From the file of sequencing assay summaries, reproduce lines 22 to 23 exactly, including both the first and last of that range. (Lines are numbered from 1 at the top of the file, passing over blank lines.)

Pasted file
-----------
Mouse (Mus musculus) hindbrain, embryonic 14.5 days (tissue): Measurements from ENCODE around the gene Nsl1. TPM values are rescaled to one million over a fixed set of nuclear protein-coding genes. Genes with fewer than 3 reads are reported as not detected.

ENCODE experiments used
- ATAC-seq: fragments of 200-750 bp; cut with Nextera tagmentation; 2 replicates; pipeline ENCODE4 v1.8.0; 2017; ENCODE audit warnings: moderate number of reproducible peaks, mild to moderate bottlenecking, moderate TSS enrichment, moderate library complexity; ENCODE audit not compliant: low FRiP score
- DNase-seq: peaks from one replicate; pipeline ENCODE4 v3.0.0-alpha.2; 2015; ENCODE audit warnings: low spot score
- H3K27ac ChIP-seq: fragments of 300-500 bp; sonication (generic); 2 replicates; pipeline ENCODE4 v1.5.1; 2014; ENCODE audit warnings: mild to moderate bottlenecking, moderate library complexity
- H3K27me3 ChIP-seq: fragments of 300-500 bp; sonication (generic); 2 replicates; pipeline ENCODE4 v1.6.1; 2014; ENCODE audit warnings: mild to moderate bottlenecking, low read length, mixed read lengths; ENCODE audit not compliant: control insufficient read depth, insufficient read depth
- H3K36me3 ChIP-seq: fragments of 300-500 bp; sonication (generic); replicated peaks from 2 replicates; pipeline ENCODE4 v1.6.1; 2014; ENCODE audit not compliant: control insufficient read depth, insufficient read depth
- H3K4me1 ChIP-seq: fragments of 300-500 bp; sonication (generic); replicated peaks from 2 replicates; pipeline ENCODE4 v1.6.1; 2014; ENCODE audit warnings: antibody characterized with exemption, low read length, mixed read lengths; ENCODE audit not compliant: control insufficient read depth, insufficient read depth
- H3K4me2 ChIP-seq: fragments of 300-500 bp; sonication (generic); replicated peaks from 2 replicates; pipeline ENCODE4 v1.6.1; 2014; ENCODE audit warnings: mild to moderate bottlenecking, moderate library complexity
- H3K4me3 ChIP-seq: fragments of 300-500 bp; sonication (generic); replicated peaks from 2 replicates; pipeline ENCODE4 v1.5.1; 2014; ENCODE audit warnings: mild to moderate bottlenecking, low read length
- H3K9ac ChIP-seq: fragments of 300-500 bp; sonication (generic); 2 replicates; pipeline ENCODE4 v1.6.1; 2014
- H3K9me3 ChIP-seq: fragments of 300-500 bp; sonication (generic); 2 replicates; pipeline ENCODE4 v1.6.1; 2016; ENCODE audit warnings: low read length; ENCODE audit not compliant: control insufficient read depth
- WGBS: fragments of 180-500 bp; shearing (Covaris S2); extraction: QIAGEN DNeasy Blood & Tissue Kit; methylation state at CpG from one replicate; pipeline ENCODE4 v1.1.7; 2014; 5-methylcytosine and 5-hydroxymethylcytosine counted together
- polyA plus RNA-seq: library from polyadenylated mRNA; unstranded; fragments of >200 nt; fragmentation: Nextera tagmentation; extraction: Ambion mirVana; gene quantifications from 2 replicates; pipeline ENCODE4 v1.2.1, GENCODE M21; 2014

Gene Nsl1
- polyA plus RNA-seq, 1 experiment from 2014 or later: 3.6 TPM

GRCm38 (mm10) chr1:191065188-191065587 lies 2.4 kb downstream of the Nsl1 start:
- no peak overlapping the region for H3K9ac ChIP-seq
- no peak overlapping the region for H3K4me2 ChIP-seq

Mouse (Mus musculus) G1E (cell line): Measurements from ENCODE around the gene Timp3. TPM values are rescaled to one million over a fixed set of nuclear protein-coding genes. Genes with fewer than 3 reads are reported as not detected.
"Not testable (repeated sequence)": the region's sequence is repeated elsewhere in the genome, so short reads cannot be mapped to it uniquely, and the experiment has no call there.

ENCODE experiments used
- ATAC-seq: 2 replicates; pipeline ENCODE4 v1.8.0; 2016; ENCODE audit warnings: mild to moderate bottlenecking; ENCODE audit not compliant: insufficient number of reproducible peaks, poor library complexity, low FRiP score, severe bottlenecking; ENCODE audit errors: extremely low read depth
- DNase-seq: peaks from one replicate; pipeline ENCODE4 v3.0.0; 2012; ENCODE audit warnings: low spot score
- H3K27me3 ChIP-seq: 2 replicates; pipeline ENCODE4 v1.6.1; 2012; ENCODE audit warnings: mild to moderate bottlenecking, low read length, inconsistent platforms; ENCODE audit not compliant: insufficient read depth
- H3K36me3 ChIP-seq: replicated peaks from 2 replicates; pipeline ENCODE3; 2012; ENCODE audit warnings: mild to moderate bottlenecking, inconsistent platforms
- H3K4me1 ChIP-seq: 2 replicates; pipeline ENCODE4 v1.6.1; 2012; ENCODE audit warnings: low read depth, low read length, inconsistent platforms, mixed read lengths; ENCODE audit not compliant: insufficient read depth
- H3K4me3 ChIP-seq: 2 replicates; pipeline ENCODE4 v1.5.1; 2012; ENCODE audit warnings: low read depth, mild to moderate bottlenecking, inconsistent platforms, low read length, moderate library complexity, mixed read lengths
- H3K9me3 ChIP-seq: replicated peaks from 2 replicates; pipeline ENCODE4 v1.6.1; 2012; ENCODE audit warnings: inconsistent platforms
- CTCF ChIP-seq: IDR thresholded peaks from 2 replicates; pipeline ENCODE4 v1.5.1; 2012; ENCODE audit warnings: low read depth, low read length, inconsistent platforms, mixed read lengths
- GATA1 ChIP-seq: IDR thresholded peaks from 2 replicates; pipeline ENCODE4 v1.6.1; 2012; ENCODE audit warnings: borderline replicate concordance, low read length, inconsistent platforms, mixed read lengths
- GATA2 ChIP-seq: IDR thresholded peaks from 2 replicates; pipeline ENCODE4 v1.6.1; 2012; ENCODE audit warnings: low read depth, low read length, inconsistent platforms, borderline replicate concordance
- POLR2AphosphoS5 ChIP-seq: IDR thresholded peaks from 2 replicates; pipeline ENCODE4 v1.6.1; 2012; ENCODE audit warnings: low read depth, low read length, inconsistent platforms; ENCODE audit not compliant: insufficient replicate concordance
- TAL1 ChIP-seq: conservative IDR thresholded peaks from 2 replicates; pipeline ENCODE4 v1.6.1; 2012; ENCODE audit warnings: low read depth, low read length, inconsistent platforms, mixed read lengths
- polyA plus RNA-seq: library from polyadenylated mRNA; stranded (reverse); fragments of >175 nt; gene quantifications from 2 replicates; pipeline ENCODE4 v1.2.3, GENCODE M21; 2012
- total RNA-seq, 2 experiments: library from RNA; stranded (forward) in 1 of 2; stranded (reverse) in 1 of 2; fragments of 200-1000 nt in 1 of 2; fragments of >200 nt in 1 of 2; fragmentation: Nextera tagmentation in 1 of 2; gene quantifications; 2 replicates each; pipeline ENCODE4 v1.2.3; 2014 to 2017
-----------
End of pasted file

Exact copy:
ENCODE experiments used
- ATAC-seq: 2 replicates; pipeline ENCODE4 v1.8.0; 2016; ENCODE audit warnings: mild to moderate bottlenecking; ENCODE audit not compliant: insufficient number of reproducible peaks, poor library complexity, low FRiP score, severe bottlenecking; ENCODE audit errors: extremely low read depth